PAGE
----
The Papua New Guinean (PNG) government has disregarded a decision by its Supreme Court and allowed loggers found guilty of flouting PNG law to continue operating, new research by Global Witness reveals. The revelations come as APEC countries meet in Port Moresby this weekend, February 24-25, to discuss measures to tackle illegal logging and the trade in illegal timber.1 Global Witness is calling on the PNG government, this year’s APEC host, to show leadership on the issue by following through on past commitments to shut down illegal logging operations.
“Hosting the 2018 APEC Summit is a historic moment for PNG, but this risks being overshadowed by land grabbing and deforestation driven by the government’s failure to enforce its own laws,” said Lela Stanley of Global Witness. “The PNG government has been promising for years to crack down on illegal logging but continues to turn a blind eye while its forests are raided by foreign logging interests.”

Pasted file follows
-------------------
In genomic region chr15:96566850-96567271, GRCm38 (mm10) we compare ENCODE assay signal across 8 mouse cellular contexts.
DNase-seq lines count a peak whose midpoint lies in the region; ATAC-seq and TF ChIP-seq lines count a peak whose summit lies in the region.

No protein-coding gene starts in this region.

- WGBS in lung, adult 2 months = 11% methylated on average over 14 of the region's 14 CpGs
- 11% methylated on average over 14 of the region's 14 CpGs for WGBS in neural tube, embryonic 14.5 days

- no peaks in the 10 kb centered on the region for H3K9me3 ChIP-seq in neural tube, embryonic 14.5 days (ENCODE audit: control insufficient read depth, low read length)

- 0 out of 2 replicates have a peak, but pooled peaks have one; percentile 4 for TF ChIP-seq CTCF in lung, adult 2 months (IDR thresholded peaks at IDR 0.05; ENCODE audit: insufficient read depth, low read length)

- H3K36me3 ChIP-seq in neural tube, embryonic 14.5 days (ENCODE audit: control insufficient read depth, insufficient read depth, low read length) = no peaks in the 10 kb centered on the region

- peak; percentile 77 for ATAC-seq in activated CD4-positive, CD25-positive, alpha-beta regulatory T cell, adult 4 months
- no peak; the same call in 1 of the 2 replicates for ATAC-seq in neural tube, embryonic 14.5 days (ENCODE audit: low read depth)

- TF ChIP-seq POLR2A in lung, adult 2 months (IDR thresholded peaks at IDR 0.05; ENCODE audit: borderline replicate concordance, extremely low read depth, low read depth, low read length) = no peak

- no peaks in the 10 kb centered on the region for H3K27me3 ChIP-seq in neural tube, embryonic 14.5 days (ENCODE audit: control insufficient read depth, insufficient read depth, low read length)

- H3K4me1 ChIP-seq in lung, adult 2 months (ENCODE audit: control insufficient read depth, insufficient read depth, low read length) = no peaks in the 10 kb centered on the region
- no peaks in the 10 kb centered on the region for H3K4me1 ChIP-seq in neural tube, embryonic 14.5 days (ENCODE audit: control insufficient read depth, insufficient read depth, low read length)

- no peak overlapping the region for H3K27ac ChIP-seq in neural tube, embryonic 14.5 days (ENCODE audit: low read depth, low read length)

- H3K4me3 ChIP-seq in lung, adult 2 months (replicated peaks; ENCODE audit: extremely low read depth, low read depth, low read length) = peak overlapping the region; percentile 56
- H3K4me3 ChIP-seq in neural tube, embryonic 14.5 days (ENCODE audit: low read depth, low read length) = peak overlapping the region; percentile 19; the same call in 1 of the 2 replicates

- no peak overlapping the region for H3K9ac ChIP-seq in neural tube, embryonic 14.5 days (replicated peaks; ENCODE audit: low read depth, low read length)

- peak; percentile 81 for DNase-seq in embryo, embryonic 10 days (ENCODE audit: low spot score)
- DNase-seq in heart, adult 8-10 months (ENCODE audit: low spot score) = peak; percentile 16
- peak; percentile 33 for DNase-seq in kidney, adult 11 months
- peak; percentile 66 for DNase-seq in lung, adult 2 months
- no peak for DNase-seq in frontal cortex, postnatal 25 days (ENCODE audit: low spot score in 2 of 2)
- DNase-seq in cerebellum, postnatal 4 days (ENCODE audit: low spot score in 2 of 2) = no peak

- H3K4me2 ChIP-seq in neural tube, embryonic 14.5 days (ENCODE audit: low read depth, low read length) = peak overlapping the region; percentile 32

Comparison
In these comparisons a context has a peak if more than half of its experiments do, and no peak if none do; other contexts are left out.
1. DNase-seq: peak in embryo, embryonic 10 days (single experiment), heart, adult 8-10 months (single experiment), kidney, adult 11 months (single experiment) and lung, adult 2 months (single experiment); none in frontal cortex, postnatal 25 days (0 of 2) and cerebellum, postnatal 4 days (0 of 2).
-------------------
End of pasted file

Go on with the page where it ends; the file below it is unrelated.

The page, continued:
New Global Witness analysis of satellite imagery and export data reveals loggers have recently extended a major forest clearance operation declared illegal by PNG’s Supreme Court.2 The Court ruled in August 2016 that a land lease used as a pretext to clear forest in East Sepik Province was invalid, and that any associated logging and oil palm development was illegal. It found that the logging operation violated the legal rights of indigenous communities to their land and forests by failing to gain their consent.3
However, the PNG government failed to stop the logging, and in February 2017 its National Forest Board quietly granted a new forest clearance permit to the Malaysian loggers responsible, allowing them to continue cutting down the same forests. Global Witness’ findings show that by the time the new permit was issued around 930 km of logging roads had been built and logs valued at roughly US$65 million exported under the illegal operation. In 2017, more than 70 km of new roads were added and at least US$5 million of timber exported under the new permit.4